I wrestle with this question on a much smaller scale. My concern as a teacher of music is, how does one acquire the proper technical skills to maintain a long career, while still allowing freedom of individual expression? I firmly believe that only an intimate knowledge of the rules gives one the right to break them. I also believe that it is infinitely more valuable to learn to feed one's self than merely to be fed. A friend of mine who is a drummer had the opportunity to spend some time with the great Shelly Manne. He asked him if it would be possible to take a few lessons, to which Shelly answered, "Well kid, I can show you how to hold your knife and fork, but you'll have to learn how to eat on your own."

If a bass or guitar student comes to me and asks that I teach them a solo or a particularly difficult passage, my answer is a simple one...No. What I will teach are the knowledge and skills which will allow that person to fend for himself and never have the need to ask to be spoon fed. If a musician spends time, and a great deal of it, with his ears and mind open and his hands on his instrument, copying a solo passage will be no large accomplishment.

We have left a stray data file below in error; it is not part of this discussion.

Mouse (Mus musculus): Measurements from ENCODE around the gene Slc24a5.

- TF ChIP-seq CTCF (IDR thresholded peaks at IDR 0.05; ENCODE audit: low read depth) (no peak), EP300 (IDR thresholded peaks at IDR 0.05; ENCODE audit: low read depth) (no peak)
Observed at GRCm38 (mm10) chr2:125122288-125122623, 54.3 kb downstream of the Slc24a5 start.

The study of singing is a different matter altogether. A guitarist could conceivably play his guitar with a baseball bat or a claw hammer for dramatic effect, and then simply sweep up the pieces and get a new guitar. But a singer's instrument is his body and damage done through poor technique can be irreversible. But, and this is a big but,(heh heh, I said big but) what if this singer is someone with a measure of success, and what if that success is predicated on a style of singing that compromises technique to the point that some measure of damage to the instrument occurs? What if the popularity of this singer's work would be diminished if he were to adopt a style of singing in line with strict proper technique?